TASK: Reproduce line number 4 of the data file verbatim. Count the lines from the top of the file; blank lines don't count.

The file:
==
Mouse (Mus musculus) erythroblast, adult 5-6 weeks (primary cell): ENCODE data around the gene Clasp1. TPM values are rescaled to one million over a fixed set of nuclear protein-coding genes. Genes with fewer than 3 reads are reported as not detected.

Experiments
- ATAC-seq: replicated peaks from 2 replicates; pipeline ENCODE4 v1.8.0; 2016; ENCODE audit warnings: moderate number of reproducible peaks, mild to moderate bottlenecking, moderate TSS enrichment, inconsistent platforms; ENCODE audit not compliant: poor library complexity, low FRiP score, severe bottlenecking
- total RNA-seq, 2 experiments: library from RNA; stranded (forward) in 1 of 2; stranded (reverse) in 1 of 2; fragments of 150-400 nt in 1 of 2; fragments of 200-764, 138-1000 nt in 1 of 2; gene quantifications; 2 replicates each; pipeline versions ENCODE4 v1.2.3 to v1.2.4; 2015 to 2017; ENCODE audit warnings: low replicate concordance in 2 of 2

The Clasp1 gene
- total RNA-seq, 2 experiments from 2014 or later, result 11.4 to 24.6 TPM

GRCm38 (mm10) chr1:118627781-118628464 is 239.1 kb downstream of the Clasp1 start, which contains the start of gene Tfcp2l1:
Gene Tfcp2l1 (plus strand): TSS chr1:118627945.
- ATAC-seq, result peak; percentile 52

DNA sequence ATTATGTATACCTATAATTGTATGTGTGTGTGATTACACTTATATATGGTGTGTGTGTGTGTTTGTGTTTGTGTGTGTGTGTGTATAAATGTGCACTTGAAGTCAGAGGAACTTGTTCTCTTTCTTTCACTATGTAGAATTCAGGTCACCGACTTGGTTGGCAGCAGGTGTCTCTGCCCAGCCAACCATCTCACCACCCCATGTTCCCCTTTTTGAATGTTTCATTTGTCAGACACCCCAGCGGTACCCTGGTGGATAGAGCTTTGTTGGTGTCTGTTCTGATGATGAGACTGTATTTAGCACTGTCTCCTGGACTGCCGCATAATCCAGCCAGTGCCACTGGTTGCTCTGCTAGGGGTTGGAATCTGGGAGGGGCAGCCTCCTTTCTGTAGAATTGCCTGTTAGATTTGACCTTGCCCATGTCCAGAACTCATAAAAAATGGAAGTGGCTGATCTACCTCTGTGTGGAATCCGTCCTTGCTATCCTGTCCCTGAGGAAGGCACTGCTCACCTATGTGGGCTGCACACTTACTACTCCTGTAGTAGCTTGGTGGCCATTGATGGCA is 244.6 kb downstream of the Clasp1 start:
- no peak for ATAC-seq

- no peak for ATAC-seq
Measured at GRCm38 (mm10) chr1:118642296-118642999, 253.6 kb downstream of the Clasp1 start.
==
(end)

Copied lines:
- total RNA-seq, 2 experiments: library from RNA; stranded (forward) in 1 of 2; stranded (reverse) in 1 of 2; fragments of 150-400 nt in 1 of 2; fragments of 200-764, 138-1000 nt in 1 of 2; gene quantifications; 2 replicates each; pipeline versions ENCODE4 v1.2.3 to v1.2.4; 2015 to 2017; ENCODE audit warnings: low replicate concordance in 2 of 2